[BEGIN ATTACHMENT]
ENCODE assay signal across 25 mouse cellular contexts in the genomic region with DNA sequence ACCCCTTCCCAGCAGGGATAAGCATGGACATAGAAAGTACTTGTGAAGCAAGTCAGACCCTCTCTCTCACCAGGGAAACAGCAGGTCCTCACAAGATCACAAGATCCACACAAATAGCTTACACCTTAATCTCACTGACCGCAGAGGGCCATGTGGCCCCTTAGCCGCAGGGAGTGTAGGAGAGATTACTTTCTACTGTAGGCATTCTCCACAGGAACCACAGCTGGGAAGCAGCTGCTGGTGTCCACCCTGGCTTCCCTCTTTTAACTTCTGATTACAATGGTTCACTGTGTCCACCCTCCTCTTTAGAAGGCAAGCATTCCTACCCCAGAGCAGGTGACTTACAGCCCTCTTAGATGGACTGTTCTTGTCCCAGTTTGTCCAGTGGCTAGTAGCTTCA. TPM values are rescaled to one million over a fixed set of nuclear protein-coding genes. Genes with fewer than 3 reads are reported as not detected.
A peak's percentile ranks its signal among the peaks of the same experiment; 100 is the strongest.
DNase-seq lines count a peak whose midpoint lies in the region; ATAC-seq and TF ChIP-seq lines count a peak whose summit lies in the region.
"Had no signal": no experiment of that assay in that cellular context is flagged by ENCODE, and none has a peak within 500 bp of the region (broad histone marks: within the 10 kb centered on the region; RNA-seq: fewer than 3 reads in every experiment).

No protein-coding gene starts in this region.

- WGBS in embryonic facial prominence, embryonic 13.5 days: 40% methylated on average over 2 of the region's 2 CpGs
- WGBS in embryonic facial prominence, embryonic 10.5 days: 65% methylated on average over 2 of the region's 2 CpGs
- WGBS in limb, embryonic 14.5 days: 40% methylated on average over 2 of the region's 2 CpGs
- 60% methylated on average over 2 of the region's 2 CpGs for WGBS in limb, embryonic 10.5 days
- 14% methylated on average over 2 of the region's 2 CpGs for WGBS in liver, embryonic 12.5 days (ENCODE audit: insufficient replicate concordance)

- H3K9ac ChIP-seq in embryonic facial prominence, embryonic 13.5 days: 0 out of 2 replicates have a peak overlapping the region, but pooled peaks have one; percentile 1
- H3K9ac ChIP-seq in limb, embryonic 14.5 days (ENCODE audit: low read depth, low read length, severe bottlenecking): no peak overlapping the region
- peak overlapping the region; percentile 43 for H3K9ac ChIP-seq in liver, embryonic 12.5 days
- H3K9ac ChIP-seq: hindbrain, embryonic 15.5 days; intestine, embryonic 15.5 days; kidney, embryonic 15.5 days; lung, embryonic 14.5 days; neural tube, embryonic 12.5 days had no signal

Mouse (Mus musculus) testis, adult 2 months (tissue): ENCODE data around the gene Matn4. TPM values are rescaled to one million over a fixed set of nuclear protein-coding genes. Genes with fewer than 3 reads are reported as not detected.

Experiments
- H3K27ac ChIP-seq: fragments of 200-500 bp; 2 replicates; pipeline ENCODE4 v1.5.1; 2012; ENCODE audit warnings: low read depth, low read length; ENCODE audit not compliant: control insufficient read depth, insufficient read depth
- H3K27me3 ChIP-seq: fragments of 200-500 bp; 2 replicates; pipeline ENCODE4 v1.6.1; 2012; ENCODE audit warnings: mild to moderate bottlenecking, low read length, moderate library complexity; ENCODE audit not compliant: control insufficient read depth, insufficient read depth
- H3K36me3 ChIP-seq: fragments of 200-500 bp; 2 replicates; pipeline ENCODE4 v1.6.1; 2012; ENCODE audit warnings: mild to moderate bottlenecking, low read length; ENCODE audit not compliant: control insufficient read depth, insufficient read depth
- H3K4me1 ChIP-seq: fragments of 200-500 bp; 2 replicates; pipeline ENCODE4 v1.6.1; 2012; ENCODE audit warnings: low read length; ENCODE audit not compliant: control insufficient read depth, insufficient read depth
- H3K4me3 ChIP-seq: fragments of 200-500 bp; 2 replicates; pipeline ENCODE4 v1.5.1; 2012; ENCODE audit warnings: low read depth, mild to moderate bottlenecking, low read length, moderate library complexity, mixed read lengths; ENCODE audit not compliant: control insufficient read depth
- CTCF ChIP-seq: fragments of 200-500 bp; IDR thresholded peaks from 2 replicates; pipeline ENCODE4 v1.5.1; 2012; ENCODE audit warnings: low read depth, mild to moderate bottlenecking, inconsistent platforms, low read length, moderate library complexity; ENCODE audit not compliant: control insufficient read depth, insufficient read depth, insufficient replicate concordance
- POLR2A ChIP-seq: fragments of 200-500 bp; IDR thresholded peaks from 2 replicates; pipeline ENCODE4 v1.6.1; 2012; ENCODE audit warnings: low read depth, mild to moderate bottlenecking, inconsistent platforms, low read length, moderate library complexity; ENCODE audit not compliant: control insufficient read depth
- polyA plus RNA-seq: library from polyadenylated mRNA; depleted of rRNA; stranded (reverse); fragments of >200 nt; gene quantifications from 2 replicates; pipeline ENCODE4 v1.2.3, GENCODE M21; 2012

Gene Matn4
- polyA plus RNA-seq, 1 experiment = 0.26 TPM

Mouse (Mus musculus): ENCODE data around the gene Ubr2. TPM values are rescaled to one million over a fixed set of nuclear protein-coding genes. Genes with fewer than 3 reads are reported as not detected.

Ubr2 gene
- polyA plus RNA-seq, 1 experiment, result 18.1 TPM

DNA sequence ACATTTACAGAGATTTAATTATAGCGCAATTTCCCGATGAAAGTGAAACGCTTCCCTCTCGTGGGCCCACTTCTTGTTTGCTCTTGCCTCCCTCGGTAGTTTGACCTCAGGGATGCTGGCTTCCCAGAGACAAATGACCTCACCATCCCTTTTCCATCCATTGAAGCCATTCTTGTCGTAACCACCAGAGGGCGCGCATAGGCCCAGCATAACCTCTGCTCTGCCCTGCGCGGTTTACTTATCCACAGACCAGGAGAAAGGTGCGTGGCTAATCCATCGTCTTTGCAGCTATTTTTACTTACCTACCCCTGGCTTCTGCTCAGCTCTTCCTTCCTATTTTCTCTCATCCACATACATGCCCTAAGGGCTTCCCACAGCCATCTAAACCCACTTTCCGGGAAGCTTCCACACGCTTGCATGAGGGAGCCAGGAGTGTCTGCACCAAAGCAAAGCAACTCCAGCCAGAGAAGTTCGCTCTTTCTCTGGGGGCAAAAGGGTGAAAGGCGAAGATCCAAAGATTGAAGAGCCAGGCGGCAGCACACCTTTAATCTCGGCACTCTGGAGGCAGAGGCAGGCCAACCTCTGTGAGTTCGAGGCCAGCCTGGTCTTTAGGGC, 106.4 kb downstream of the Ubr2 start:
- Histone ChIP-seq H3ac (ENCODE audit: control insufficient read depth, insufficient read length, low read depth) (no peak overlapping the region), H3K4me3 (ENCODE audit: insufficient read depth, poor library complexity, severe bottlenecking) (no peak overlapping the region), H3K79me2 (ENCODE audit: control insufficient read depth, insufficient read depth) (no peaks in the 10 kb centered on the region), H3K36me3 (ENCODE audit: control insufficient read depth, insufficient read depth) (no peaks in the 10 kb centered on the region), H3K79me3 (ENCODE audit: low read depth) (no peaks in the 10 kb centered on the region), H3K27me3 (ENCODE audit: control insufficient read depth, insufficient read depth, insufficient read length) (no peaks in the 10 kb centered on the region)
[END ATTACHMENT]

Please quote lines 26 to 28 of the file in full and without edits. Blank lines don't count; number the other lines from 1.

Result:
- polyA plus RNA-seq, 1 experiment = 0.26 TPM

Mouse (Mus musculus): ENCODE data around the gene Ubr2. TPM values are rescaled to one million over a fixed set of nuclear protein-coding genes. Genes with fewer than 3 reads are reported as not detected.

Ubr2 gene